fields. At moderate effective fields, phonon scattering determines the
mobility. Finally, in the higheffective field regime, surface roughness
scattering limits the carrier mobility. The universal nature of the carrier
mobility is attributed to the phonon and surface roughness mobilities.
The effect of strain on the inversion layer mobility can be understood in terms
of the modification of the subband structure. In the presence of strain, each
subband ladder experiences and additional energy shift as shown in
Fig. 4.5b. Since this shift depends on the valley orientation, it
may be different for each valley and consequently the degeneracy between the
subband ladders can be lifted. Although significant effort has been put by
several groups on the calculation of the mobilities using subband Monte Carlo
techniques [Gamiz02,Roldan96,Fischetti02,Ungersboeck06,Rashed95,Jungemann03b,Fan04],
little work has been done in the area of developing simplified analytical
inversion layer mobility models suitable for device simulations. This is
primarily because of the increased complexity of the physical effects involved
in the inversion layer in the presence of strain.
A semiempirical modeling approach based on Darwish's mobility
model [Darwish97] for epitaxially grown Si on relaxed SiGe was suggested
by [Roldan03]. The effect of strain was incorporated in the model
through two functions and , where x denotes the mole
fraction of Ge in the underlying SiGe substrate. The model was compared with
several experimental data and demonstrated good agreement to one data set.
Fig. (4.7) shows the effective mobility versus field for biaxially
strained Si grown on relaxed SiGe, as obtained by several experimental
groups. The figure reveals a large amount of scatter in the effective mobility
values for the same Ge content, reported by various groups. Possible reasons
for this scatter are the different processing conditions adopted. It has also
been speculated that electrons in the inversion layer experience a reduced
surface roughness scattering [Fischetti02]. The ambiguity in the
physical explanation of reduced surface roughness together with the process
variations makes the physical modeling of effective mobility a daunting task.
In this work, the surface mobility is thus modeled semiempirically. A
formalism similar to that proposed by Darwish [Darwish97] is used.
Here the terms , and denote the bulk, acoustic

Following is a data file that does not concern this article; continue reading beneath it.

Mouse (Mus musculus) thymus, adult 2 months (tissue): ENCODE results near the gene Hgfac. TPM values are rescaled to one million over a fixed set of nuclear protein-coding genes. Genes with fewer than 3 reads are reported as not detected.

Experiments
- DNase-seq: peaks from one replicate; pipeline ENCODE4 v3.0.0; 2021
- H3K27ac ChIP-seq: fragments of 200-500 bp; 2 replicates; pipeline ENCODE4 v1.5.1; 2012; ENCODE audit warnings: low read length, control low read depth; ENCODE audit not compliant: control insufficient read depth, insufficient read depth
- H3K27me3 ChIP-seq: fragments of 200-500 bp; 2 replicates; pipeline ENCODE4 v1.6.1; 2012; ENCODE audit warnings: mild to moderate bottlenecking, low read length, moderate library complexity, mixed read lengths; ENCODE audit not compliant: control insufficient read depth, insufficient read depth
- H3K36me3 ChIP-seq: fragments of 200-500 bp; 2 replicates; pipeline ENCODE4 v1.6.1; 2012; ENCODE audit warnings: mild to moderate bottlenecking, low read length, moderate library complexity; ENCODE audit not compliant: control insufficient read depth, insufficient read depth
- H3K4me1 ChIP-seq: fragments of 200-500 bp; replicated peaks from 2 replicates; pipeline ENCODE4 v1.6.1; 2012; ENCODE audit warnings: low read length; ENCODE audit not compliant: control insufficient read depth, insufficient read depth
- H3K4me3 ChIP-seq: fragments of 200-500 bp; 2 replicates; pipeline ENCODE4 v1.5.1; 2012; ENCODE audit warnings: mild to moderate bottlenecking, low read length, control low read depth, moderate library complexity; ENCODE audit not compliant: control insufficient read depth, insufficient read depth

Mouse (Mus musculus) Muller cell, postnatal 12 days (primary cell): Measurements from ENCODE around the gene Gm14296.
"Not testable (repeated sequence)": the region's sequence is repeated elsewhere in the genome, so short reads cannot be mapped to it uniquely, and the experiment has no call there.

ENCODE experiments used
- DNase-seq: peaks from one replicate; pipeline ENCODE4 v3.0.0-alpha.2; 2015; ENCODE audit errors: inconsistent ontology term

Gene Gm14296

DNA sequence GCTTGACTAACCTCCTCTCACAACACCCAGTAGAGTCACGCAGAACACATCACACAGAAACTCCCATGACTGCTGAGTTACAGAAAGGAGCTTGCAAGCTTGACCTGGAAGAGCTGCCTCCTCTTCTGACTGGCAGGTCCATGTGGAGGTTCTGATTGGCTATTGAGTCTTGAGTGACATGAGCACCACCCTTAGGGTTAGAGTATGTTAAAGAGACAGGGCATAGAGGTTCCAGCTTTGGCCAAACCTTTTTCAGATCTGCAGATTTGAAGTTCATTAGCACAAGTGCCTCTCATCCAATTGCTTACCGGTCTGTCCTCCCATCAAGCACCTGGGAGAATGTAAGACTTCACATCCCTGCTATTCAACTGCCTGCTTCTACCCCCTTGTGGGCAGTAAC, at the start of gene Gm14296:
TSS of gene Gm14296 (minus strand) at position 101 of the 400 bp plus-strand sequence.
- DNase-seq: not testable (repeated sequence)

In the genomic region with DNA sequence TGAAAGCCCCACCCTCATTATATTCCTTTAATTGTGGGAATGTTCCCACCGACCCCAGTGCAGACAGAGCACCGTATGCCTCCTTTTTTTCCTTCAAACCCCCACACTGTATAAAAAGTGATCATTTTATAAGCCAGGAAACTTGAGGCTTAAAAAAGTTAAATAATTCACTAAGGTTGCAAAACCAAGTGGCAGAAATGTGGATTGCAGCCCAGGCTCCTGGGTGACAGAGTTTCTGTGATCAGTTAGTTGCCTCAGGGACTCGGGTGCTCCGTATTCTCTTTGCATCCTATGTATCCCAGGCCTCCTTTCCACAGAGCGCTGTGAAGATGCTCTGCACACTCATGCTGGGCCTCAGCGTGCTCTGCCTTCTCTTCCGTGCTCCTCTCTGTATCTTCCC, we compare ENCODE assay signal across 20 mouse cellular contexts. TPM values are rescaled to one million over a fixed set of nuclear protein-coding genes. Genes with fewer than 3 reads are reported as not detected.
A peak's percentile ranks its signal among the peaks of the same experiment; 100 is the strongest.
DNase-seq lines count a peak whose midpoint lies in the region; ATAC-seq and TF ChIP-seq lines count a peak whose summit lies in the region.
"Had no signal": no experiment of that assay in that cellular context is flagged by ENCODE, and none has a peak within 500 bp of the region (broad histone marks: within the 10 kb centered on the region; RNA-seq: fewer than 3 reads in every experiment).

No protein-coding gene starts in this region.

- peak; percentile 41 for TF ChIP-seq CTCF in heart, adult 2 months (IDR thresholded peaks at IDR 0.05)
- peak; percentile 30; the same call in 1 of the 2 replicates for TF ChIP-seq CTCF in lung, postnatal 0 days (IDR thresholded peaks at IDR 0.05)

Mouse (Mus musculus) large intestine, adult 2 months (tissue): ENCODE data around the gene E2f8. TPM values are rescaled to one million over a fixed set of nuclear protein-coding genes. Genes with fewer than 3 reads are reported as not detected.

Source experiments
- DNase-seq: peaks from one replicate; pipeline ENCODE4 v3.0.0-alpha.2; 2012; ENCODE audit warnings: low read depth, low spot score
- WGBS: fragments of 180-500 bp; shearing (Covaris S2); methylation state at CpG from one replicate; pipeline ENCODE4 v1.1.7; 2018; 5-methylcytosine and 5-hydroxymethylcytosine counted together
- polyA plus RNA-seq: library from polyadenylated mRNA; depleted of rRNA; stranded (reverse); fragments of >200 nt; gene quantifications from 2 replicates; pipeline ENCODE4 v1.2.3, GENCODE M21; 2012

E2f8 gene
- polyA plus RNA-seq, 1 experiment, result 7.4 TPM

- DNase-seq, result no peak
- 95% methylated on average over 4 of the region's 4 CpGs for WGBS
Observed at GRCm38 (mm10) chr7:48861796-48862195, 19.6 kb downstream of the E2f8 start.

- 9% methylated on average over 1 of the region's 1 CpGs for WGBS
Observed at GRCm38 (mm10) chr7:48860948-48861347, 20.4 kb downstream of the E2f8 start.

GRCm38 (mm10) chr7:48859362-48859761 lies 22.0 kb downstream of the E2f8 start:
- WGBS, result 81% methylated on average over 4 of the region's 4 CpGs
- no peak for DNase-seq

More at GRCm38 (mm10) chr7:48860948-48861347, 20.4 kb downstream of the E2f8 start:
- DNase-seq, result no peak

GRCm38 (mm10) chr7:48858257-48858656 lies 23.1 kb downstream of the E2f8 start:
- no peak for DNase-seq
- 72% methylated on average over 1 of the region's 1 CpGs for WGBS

phonon, and surface roughness limited mobilities, respectively. The bulk
mobility is obtained by projecting the mobility tensor (4.45)
along the direction of the driving force vector. In the high effective field
regime, the inversion layer mobility is affected by surface acoustic phonons
and the mobility can be expressed as [Darwish97]
The formulation in (4.99) is based on the considerations of the
classical and quantum mechanical thickness of the inversion layer, as suggested
in [Schwarz83]. denotes the electric field component
perpendicular to the current direction.
For very high effective fields, the mobility is limited by surface roughness
scattering and has been modeled as
The exponent is a function of the local inversion charge. The increase
of the exponent with increasing inversion charge has been attributed to an
increase of intersubband scattering at higher effective
fields [Mori79]. In (4.99) and (4.101), a doping dependence
is necessary in order to achieve an agreement between the measured and
calculated
.
The parameter in (4.98) is a function of the enhancement factor
and is given by

(4.102) 
Here
denotes the pure lattice mobility (excluding the
doping dependence) of strained Si and can be obtained by projecting the
mobility (4.45) along the direction of the driving force vector. The
experimental data in Fig. 4.7 reveal that the mobility enhancement is
higher for lower effective fields and viceversa. To capture this effect into
the model, the enhancement factor has been modeled as

(4.103) 
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S. Dhar: Analytical Mobility Modeling for Strained SiliconBased Devices